Meteor Blades writes—Earth Matters: Haaland to ditch racist place names; ZETA pushing Biden on 100% EV sales by 2030: AS INTERIOR SECRETARY, HAALAND COULD CHANGE RACIST NAMES ON FEDERAL LANDS. “If Rep. Debra Haaland, the Laguna Pueblo woman who has been nominated as the next secretary of the Interior, is confirmed by the Senate, she will be in a position to replace racist names of rivers, lakes, and mountains. Renaming has been underway for decades, but that very fact shows how slow the process is. The 131-year-old Board on Geographic Names (BGN) doesn’t come up with names itself but picks from those proposed by others on a case by case basis. For instance, in fiscal year 2019, the BGN scrutinized 165 proposed replacement names, approving 138 and rejecting 27—a typical year. One name change made at the request of the Georgia Senate: Runaway Negro Creek in Chatham County, which was renamed Freedom Creek. In 2016, BGN approved renaming Harney Peak, South Dakota’s highest mountain, to Black Elk Peak. This pleased the state’s Native population as Black Elk was a highly respected spiritual leader of the Oglala Lakota. But it irked Sen. John Thune and then-Gov. Dennis Daugaard, with Thune calling it a ‘unilateral decision’ done without consulting South Dakota leaders. Army Gen. William S. Harney was known for his ruthlessness in engagements with the Indian resistance from Florida to the Dakotas. In 1855, under his command, soldiers killed about half of the 250 Lakota they had cornered in a cave, including many women and children, resulting in the Grattan Massacre. Last year, Haaland introduced the Reconciliation in Place Names Act that would establish a 16-member advisory board with the purpose of renaming places with offensive names. The bill collected 15 co-sponsors, all of them Democrats. Michael Doyle at GreenWire notes that at Interior Haaland might follow in the footsteps of Stewart Udall, secretary of Interior under JFK. He ordered that a racist slur against Black people used in many place names ‘shall not be used on any new Federal maps or publications as part of a geographic name.’ Changes began right away, but it took a decade before “Jap” was replaced by ‘Japanese’ or ‘Nisei’ in place names. In 2015, a survey found 1,441 federally recognized places with questionable names.”

This is the 662nd edition of the Spotlight on Green News & Views (previously known as the Green Diary Rescue). Here is the Jan. 9 edition. Inclusion of a story in the Spotlight does not necessarily indicate my agreement with or endorsement of it.

OUTSTANDING GREEN STORIES

ClimateDenierRoundup writes—As Rats Flee Trump’s Seditious Sinking Ship, Climate Deniers Lash Themselves To The Mast: “In the wake of Trump’s deadly white supremacist insurrection last week, it seems that the revolving door between the energy industry and the Trump government may finally be closing. Ben Lefebvre and Zack Colman reported yesterday for PoliticoPRO that even oil and gas companies are now cutting ties with members of the Trump administration, with one (anonymous) executive telling them that they ‘have discussed this explicitly… we’re not going to hire any Trump people. We’re just not going to do it.’ Another energy company executive said that the ‘administration didn’t even start out with the best of the best. They started out with the best of the rest. Now it’s the rest of the rest. It’s not the greatest talent pool.’ For example, the story closes with a lobbyist saying that after a former EPA staffer wasn’t really able to say what they did at the agency, he asked them what they wanted to do now. Their answer? ‘Make six figures.’ Even given all of that, and even without any real qualifications or talent or intelligence, that may not be an out-of-reach goal for them and others who have recently left the EPA in the wake of the violence.”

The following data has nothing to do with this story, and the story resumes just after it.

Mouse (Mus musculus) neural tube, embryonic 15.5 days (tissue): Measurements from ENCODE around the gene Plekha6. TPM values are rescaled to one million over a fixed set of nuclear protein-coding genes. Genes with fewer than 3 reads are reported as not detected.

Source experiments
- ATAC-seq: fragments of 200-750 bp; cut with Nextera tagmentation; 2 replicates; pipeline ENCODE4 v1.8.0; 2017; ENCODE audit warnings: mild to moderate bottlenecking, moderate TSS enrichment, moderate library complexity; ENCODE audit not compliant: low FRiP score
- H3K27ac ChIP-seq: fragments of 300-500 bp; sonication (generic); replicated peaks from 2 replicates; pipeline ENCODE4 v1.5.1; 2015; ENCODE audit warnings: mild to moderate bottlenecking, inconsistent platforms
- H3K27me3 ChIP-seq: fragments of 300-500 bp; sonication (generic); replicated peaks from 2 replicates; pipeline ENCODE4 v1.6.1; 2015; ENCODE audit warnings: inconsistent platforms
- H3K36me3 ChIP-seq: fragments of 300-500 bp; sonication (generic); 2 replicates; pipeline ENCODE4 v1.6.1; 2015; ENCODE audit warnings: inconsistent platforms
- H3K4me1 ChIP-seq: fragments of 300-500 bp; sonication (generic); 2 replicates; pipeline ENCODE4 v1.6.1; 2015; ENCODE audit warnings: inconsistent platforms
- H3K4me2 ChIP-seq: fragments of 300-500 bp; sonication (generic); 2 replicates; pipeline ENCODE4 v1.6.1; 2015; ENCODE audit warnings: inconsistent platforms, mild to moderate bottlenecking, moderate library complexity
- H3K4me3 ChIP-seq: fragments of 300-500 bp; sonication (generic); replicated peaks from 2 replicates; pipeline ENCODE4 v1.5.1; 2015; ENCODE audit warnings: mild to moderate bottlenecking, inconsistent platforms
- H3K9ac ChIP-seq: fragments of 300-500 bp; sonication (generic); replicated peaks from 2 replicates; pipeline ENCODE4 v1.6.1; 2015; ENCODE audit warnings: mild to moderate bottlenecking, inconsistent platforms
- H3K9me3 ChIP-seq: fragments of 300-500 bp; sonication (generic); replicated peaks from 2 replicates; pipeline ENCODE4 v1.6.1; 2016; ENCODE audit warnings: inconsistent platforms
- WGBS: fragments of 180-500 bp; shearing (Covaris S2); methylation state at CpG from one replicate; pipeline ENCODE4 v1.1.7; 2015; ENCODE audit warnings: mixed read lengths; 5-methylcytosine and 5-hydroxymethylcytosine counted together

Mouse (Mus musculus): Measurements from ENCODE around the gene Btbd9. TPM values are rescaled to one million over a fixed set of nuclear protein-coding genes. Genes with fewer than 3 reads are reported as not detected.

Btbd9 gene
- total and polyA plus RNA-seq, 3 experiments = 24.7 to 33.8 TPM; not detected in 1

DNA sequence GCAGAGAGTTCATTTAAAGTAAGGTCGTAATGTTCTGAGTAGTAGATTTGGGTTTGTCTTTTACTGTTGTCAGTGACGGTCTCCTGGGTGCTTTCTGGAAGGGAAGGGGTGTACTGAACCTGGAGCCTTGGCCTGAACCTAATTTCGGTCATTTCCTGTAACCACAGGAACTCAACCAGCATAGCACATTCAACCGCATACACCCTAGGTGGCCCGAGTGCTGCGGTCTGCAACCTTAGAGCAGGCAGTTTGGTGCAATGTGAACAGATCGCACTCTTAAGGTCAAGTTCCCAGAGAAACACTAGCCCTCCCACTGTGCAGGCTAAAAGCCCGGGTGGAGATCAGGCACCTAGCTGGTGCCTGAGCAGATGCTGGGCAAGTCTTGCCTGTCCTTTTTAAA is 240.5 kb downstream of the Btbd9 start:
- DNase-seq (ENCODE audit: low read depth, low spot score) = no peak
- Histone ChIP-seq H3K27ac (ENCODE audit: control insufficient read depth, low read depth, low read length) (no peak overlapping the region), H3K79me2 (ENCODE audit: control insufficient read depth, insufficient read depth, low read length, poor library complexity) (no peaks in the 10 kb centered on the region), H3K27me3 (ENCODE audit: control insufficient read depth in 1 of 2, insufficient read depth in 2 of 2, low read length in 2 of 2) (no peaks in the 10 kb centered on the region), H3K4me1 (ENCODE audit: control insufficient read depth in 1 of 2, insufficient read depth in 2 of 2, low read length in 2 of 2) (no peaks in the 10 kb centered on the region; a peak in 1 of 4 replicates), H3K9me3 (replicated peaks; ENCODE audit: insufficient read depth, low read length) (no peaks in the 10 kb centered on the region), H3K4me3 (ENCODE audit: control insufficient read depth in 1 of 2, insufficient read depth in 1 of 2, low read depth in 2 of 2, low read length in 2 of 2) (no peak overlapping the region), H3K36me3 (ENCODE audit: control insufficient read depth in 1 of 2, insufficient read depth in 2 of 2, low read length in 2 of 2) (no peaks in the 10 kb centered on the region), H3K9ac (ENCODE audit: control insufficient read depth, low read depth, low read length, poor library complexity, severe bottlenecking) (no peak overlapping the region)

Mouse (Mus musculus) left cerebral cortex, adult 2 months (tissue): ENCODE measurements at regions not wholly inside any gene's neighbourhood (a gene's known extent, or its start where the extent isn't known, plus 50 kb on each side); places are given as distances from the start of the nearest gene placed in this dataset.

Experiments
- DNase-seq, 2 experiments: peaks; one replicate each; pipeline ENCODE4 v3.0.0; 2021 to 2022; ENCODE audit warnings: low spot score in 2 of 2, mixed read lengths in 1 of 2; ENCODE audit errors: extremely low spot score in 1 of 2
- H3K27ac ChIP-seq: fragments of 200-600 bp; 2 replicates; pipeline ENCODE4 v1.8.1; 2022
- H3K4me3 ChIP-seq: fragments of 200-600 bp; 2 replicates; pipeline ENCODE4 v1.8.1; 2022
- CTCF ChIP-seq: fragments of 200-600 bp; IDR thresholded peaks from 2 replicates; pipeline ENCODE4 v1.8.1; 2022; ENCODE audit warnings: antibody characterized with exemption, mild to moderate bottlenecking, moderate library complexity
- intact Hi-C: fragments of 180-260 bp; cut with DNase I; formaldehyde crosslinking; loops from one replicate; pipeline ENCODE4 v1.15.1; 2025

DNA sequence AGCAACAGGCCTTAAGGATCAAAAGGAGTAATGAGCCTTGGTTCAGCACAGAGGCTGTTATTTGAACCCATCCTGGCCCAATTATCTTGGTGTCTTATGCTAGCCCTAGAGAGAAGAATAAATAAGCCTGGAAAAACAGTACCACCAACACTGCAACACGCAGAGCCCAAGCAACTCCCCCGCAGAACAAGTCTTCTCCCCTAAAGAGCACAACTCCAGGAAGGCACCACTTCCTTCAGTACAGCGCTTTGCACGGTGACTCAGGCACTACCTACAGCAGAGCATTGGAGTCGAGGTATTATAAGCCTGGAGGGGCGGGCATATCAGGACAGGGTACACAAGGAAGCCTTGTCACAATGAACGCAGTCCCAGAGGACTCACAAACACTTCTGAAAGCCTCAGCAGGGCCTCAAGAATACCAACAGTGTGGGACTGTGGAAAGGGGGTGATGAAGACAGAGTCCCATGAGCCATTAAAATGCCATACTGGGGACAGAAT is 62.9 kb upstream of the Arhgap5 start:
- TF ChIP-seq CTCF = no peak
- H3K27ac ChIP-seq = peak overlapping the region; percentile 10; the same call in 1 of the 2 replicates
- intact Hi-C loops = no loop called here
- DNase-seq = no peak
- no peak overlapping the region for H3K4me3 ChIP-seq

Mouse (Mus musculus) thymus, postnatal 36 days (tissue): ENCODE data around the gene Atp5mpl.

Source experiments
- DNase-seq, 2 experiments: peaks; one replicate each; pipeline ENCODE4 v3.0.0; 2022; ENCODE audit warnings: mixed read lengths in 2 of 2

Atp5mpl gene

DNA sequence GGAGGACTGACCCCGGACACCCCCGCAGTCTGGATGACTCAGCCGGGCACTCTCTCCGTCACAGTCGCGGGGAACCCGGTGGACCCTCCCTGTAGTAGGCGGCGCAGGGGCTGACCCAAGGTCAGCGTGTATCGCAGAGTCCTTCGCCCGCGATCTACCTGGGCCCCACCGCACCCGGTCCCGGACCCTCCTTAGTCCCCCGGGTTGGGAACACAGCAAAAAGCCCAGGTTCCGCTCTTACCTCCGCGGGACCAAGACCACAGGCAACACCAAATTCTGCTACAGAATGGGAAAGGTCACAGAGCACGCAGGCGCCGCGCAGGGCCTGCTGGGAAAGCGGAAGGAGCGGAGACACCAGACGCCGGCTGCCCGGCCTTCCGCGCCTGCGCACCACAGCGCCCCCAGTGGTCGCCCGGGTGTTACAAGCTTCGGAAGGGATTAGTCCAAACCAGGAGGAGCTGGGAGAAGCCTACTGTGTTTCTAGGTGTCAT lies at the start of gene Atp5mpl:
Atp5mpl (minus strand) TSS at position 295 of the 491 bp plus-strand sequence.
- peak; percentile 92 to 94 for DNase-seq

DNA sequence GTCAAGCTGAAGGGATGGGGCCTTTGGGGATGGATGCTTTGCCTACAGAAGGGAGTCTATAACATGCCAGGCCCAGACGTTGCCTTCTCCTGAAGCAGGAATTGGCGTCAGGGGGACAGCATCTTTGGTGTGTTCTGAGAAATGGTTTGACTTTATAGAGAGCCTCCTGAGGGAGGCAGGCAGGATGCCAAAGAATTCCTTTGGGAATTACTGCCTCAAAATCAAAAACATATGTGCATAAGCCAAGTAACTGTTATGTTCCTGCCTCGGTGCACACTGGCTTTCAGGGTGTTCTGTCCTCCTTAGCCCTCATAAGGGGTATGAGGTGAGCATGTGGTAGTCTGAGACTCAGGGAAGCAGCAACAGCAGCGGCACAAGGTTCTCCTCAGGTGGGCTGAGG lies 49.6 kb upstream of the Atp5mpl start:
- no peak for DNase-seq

I got a warm welcome from one of the friendlier wolves who lived at the St. Francis Wolf Sanctuary in 2011.

lostintheozarks writes—The Daily Bucket – The Ghosts of Januaries Past: “Douglas County, TX. January 14, 2021. I have been sitting here thinking about what topics I could use for a new diary — I have no new photos to share. Could there possibly be a way to look at earlier photos and make them seem new again? Or maybe some photos I have never shared?  The next photo was taken in January 2011 when we visited the St. Francis Wolf Sanctuary in Montgomery County, TX. These wolves and hybrids were brought to this place after being rescued from people who had no business owning a domestic pet — never mind a wild one. Their stories were sad, and they were not eligible for release into the wild. They will live out their lives at this place. The people who take care of them are good to them.”

CRITTERS AND THE GREAT OUTDOORS

Ojibwa writes—Some California Sea Lions: “From late August until early June, California Sea Lions (Zalophus californianus) spend time hanging out and barking in the Newport, Oregon, Bayfront area. Male sea lions can grow up to eight feet long and weigh up to 1,000 pounds. Females, on the other hand, grow up to six feet long and weight up to 250 pounds. An adult sea lion will eat 5-8% of its body weight daily. Their diet includes fish, squid, and octopus. All marine mammals, including sea lions, are protected under the Marine Mammal Protection Act. In studying these mammals, researchers have marked some of them with numbers. This helps in tracking their migration patterns.”

funningforrest writes—The Daily Bucket. Gaggle of Geese, Bevy of Buffies, Mob of Mallards, Coterie of Coot: “JANUARY 14, 2021.  QUINCY, CA. The weather forecast called for partly cloudy.  Eyes out the window were telling a different story; mostly cloudy.  Mind and feet were vacillating and strenuously debating.  Get up, go out, might get nice.  Stay put, stay warm, drink more coffee, veg out.  Nothing to see anyway.  A glimmer of almost blue sky flung itself like a fool into the fray. The faux blue fool won the argument, ipso facto. There were two choices of where to go.  Out on the ranch or over to the wastewater ponds. Both.”